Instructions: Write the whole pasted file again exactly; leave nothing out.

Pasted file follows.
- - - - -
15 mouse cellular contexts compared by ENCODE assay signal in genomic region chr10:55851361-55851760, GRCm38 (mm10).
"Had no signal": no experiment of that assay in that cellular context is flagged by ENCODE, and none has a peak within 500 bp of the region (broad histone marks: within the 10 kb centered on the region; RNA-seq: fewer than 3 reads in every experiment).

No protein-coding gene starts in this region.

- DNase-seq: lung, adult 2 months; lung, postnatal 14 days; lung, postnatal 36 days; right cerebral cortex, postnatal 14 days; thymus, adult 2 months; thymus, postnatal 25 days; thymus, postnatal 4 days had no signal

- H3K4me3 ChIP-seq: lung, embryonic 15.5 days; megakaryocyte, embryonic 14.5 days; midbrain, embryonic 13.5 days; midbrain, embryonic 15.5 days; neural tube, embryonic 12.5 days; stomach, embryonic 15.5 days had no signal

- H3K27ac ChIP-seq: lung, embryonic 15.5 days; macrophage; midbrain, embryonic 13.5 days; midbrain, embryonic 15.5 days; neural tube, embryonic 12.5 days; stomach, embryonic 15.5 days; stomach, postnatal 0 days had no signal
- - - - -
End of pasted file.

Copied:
15 mouse cellular contexts compared by ENCODE assay signal in genomic region chr10:55851361-55851760, GRCm38 (mm10).
"Had no signal": no experiment of that assay in that cellular context is flagged by ENCODE, and none has a peak within 500 bp of the region (broad histone marks: within the 10 kb centered on the region; RNA-seq: fewer than 3 reads in every experiment).

No protein-coding gene starts in this region.

- DNase-seq: lung, adult 2 months; lung, postnatal 14 days; lung, postnatal 36 days; right cerebral cortex, postnatal 14 days; thymus, adult 2 months; thymus, postnatal 25 days; thymus, postnatal 4 days had no signal

- H3K4me3 ChIP-seq: lung, embryonic 15.5 days; megakaryocyte, embryonic 14.5 days; midbrain, embryonic 13.5 days; midbrain, embryonic 15.5 days; neural tube, embryonic 12.5 days; stomach, embryonic 15.5 days had no signal

- H3K27ac ChIP-seq: lung, embryonic 15.5 days; macrophage; midbrain, embryonic 13.5 days; midbrain, embryonic 15.5 days; neural tube, embryonic 12.5 days; stomach, embryonic 15.5 days; stomach, postnatal 0 days had no signal